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Intro to Research Midterm Study Guide

by: Kim Notetaker

Intro to Research Midterm Study Guide

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This is a detailed study guide for our midterm. This midterm and study guide is for Chapters 1-7.
Intro to Research Methods
Study Guide
PSYC, research, Studyguide
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Date Created: 10/05/16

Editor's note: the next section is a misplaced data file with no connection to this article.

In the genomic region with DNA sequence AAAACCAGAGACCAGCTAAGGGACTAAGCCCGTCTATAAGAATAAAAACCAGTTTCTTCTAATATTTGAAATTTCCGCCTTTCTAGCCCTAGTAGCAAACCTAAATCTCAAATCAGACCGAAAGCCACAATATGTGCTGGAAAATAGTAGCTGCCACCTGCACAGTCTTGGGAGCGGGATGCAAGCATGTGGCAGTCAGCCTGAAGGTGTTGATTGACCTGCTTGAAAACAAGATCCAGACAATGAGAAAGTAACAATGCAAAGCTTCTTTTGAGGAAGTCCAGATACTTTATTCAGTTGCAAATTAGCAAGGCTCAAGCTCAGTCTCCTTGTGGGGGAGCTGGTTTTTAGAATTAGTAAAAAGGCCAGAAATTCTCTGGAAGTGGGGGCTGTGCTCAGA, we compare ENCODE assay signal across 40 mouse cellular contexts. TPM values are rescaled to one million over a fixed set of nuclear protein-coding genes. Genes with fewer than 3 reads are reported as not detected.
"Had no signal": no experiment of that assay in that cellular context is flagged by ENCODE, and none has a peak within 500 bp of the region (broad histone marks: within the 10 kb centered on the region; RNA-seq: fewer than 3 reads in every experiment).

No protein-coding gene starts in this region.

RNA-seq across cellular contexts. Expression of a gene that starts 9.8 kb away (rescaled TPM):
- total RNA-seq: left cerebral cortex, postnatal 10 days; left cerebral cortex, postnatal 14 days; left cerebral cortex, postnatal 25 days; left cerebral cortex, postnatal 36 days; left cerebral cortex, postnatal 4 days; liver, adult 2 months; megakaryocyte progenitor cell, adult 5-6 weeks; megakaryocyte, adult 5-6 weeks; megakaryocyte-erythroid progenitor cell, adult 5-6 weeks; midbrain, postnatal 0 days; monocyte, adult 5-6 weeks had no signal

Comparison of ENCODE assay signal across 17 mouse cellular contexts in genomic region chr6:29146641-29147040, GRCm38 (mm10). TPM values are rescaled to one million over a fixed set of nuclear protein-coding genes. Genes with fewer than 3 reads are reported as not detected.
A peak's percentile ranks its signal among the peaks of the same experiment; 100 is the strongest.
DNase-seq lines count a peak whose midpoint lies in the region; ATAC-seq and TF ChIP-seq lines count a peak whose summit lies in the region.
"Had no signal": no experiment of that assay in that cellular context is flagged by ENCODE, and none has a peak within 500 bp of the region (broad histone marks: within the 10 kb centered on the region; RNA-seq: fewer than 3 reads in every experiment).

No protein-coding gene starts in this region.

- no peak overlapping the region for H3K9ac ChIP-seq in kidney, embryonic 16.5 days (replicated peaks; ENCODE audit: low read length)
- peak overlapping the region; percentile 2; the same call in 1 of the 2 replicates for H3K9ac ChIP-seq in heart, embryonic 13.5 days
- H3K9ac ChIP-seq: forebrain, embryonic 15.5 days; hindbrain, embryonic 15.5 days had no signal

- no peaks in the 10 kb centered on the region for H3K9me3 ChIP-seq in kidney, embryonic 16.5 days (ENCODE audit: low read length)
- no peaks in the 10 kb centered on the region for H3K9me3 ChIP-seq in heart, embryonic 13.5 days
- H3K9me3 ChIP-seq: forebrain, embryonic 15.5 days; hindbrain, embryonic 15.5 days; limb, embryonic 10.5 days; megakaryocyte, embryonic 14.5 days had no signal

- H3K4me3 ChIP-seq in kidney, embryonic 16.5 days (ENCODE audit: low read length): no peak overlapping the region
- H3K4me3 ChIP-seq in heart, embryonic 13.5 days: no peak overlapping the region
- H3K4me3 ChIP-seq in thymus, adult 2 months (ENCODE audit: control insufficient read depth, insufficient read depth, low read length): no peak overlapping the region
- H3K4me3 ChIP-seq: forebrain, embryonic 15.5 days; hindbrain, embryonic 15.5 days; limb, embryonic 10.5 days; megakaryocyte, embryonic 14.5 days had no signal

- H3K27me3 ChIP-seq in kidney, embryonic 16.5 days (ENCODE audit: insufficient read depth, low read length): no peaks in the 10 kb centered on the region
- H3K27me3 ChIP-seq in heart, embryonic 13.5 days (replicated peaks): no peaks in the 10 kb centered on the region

PSYC 2200 Study Guide – Midterm Exam I. The Scientific Approach, Hypotheses, and Theories (Ch. 1 and 2)  Why study behavioral research methods? o To be good producers and consumers of research.  The job of a research producer  Act as an empiricist by systematically observing the world.  Test theories through research and adapt those theories based on  resulting data.  Use research to examine both basic and applied research.  Test why, when and for whom.  Make your work public by submitting to academic journals.  Talk to the media about your work.  o Empiricism: using evidence from the senses or instruments that aid the  senses as the basis for conclusions  o Theory­hypothesis­data cycle  Theory: set of statements that describes general principles about  how variables relate to another.  Hypothesis: a way if stating the specific outcome, the researcher  expects to observe if the theory is correct.  Data: a set of observations to test your hypothesis.  HARKing: Hypothesizing After Data Is Known. When you write  about research, should you tell a good story or every detail of the  research?  Characteristics of a good theory  Supported by data: You are often slow to give up a theory  (Kuhn’s paradigm shift).  Falsifiability: the possibility of collecting data and proving a  theory wrong.  Parsimony: “all things being equal,” which means that simple is best. o Types of research questions  Basic research: the goal to enhance the general body of knowledge. PSYC 2200  Applied research: conducted with a particular problem in mind  with the hope of improving things. The data is applied to the  problem.  Translational research: when you use lessons from basic research  to develop and test applications. o Questions about why, when, and for whom  Mediating variables: explaining why A is related to B (cause).  Moderating variables: identify when and for whom a is related to  B. o Talking to the media  Pros    A bigger audience.  Help people.  People learn what you actually do.  Cons  Often misquoted.  Often misinterpreted.   Often misses the point.   Other ways of learning about human phenomena o Experience  Comparison groups: this allows us to compare what would happen  to both groups with and without the thing you are interested in.  Confounds: these are alternative explanations for the same effect.  Probabilistic nature of research: you can’t take into account  enough cases to be sure of the cause and the effect. o Intuition  Availability heuristic: things that easily come to mind seem more  likely.  Confirmatory hypothesis testing: asking questions in a way that  you get the answer that you want.  Bias blind spot: belief that one will not be biased but they are. o Authorities: can’t always trust them. II. Defining Variables & Introduction to the Four Validities (Ch. 3) PSYC 2200  Variables: anything you can measure or manipulate. o Levels: the value of the variable in the study. o Constants: something in the study that you can change but will not  change and it has only 1 level. o Measured variables: a variable that is observed or recorded as it occurs  naturally. o  Manipulated variables: the variable that the researcher controls and  changes. o Dependent variable: the outcome variable; always measured and never  manipulated. o  Independent variable: the predictor variable; always manipulated but  can be measured. o Defining variables  Conceptual definition: the precise definition or description of the  construct.  Operational definition: the specific way a variable will be  manipulated or measured.  Validity of a study’s conclusions o Definition of validity: the appropriateness of the conclusion or the  decision. o Construct validity: how well did the researcher operationalize (use) each variable? o External validity: how well do the results generalize or represent the  people outside the study? o Internal validity: in the experiment; how sure are you that the change in  the dependent variable is from the independent variable?  Confounds: a possible alternative explanation for a research  finding. o Statistical validity: how well does the number data support the  researcher’s conclusion?  Margin of error: indicates the probable true value in the  population.  Statistical significance: the probability that some of the results  occurred by chance or that the result from the sample is so extreme that it couldn’t have come from the population.  PSYC 2200  Type I errors: false alarm or a false positive; saying a relationship  exist when one doesn’t. This error is more tolerated than a type 2  error.   Type II errors: false negative; saying that no relationship exists  when one does. III. Introduction to Measurement (Ch. 5)  Scales of measurement o Nominal: values are just labels and categories.  An example would be, are you happy? Yes or no o Ordinal: the rank ordering and the amount of space between the ratings  doesn’t matter. o Interval: the equal differences between the numbers reflects the equal  differences on the dimension being measured. This has NO true zero or  absolute zero.  An example would be how happy you are on a scale of 1­7. 1  being the least happy and 7 being the most o Ratio: the interval scales plus a ‘true zero.’ This is a good measure of  behavior.  An example would be asking how many times did you feel happy today?  Reliability of measures o Reliability: the consistency, stability or dependability of a measure. o Correlation coefficients: measures the strength and direction of the  association between 2 variables  Strength: how well can you predict one thing by knowing about the other? (ranges from 0 to +/­ 1)  0 = no correlation  .1 ­ .3 = small correlation  .3 ­ .5 = medium correlation  .5 or larger = large correlation  Direction: as one variable goes up does the other variable go up or  down? o Test­retest reliability: the consistency of the results over time. o Inter­rater reliability: consistency over observers. PSYC 2200 o Internal reliability: consistency over observers.  Cronbach’s alpha:   Step 1: Compute all possible connections between the  items. (item 1 with item 2 and so forth.)  Step 2: Take the average of these correlations.  Step 3: Fancy math with the average of the correlation and  the number of items = Cronbach’s alpha  .70 standard  Validity of measures o Validity: the degree to which a measure is an accurate representation of  the construct we want to measure. o Face validity: Does the measure seem like a plausible one, given the  construct of interest. o Content validity: Does the measure capture all parts of the construct of  interest? o Criterion validity: Is the measure related to relevant objective outcomes?  Known­groups paradigm: this is when you take groups you know  to be different and give them the measures. o Convergent validity: Is the measure related to other measures that assess  similar constructs? o Discriminant validity: Is the measure NOT related to other measures that assess different constructs? IV. Surveys and Observations (Ch. 6)  Self­report measures o Open­ended questions: allows people to respond to the questions freely.  Advantage: is that is allows people to tell you what is important to  them whether you thought about it or not.   Disadvantage: is that you might never get the stuff that you care  about; coding the results will be time consuming for you and the  participant. o Closed­ended questions: provide people with specific rating dimensions  of interest.    Forced choice questions: for nominal data.  Likert scale: for interval data.  PSYC 2200  Semantic differential scale: a scale from something like foolish to  wise. o Question wording  Leading questions: makes one answer seem clearly better or more  correct than the others.  Double­barreled questions: asking two question at once.  Negatively worded questions: using negations makes questions  more difficult to understand. o Question order: responses in earlier questions can affect the answers of  later questions. o Response sets  Acquiescence: the tendency to say yes to everything no matter  what you ask.  Solution would be to include reverse scored items.  Fence sitting: when you stay close to the middle of the scale.  Solution to this would be even number of scale points.   Social desirability: concern over the impression of one’s responses  might convey.   Ways to reduce its influence.  Anonymity and confidentiality.  Give people a social desirability scale and account those  score when it comes to your analyses.  Include a few items to catch social desirability responding.  Use surreptitious measures.  Social desirability scale  Observational measures o Naturalistic observation: observing behavior as is naturally occurring  with no intrusion of the researcher.  o Contrived observation: observe the behaviors in a research setting.  Participant observation: becoming part of the world you wish to  observe as a researcher. o Undisguised observation: the participants will know they are being  observed. o Disguised observation: participants don’t know they are being watched. PSYC 2200  Reactivity: people may change their behavior because they know  they are being watched  Partial concealment strategy: participants know they are being  observed but don’t know why. o Options for recording behavior  Narratives: full descriptions of the behaviors.  Checklists: count the occurrences of specific behaviors.  Temporal measures: know the timings of the behaviors.   Duration: how long the behavior lasted.  Latency: time between an event and the response.  Rating scales: outside parties make subjective about behavior on  specific measures. o Observer effects  Observer bias: observers’ expectations can influence their  interpretation of the participant’s behavior  Observer expectancy effects: observes’ expectation can actually  influence the participants’ behavior. V. Sampling (Ch. 7)  Terminology o Population: entire set of people you are interested in. o Sample: the subset of people you actually study. o Census: a study that involves the entire population.  Representative sample: all members of the population have an equal chance of being included in the sample.  Biased (unrepresentative) sample: some people in the population have a much  better chance being included in the sample than others. o Self­selection: sampling from those who volunteer.  Random sampling (probability sampling): the process of creating a  representative sample, such that each population member has an equal chance  of selection. o Simple random sampling: sample chosen completely at random from the population.  Sampling frame: a full list of people in the population.  o Cluster sampling: 3 Steps. PSYC 2200  Step 1: break population into clusters.  Step 2: randomly sample the clusters.  Step 3: use everyone from the selected cluster.  Multistage sampling: similar but Step 3 changes.  Step 3: randomly sample people from each randomly  selected cluster. o Stratified random sampling: similar to cluster sampling, but uses  demographic groups instead clusters.  Step 1: identify the demographic groups for which you want  to ensure appropriate representations.  Step 2: determine the percent representation of each group  within the population.  Step 3: randomly sample the right number of people from  that group to ensure correct percent representation within the sample.  Oversampling: randomly sample MORE THAN the right number  of people o Systematic sampling: pick a number and you sample that number person that goes by. o Challenges with random sampling  over­represents people who are “reachable,” and under­represents  those who aren’t.  even people who are reachable may not want to participate.  Ways to increase response rate   Follow up.  Give incentives.  Check how people who respond differ than those who don’t.  Biased sampling o Convenience sampling: sampling from those who are readily available to participate. o Purposive sampling: non­randomly recruiting a particular type of  participants.  An example question: how many cancer patients see a therapist at  least once peer week. o Snowball sampling: recruitment via participant’s social networks. PSYC 2200 o Quota sampling: pick a target number of participants in a particular  category, recruit until you get that number. VI. Research Ethics and the Publishing Process (Ch. 4)  The Belmont Report: a broad set of principles to guide research with human  subjects. Motivated by the Tuskegee Syphilis Study. o Principle of respect for persons: informed consent, particularly for  groups with reduced autonomy. o Principle of beneficence: protect participants from harm, and ensure  well­being. o Principle of justice: fair balance of benefits and costs associated with  research participants.  APA standards o Institutional review board (IRB): committee that reviews research at  universities and schools to ensure ethical conduct. o Coercion: the explicit or implicit suggestion that someone who chooses  not to participate will suffer negative consequences. o Undue influence: offering an incentive too attractive to refuse. o Informed consent: must provide the participants with information about  the study, particularly risks and benefits so they can decide if they want  to participate.  Information included and excluded  Reasons informed consent can be problematic (3)  People won’t behave naturally.  Some people can’t give consent.  Consent may be impractical or impossible to obtain.  Conditions under which informed consent can be waived (2)  Behavior is fully public.  Minimal risk. o Deception: researchers withhold some details about the study either  though omission or commission.  Confederates: an actor playing a specific role for the study.  Objections to deception (2)  Moral argument. PSYC 2200  Pragmatic concerns. o Debriefing: informing participants about all aspects of the study after the study is over. o Research misconduct  Plagiarism: misrepresenting the ideas or words of others as one’s  own.  Data fabrication: inventing data.  Data falsification: inappropriately messing with data. o Research with animals  Replacement: find alternatives when possible.  Refinement: minimize or eliminate animals’ distress.  Reduction: use as few animals as possible.  Institutional Animal Care and Use Committee (IACUC)  Arguments in favor (3)   Benefits for humans and animals.  All efforts are made to avoid and minimize suffering.  Extent or cruelty is exaggerated.  Against (2)  No creature should suffer.  Violated the principles of justice.   The publication process o Steps in submitting a paper for publication (4 steps)  Manuscript is sent to one journal for consideration.  Editor assigns paper to associate editor.  Associate editor identifies 2­4 reviewers.  Write review and decide publish ability.  Associate editors  Experts in the field.  Reviewers  Experts in the field. o Possible outcomes (4) and which is most and least common  Accept as is. (Least common)  Accept with minor revision.  Revise and resubmit. PSYC 2200  Reject. (Most common) o Criteria for publication (6)  Significance of the question.  Interestingness.  Methods high in construct, internal and external validity.  Appropriate analyses and interpretation of data.  Good writing.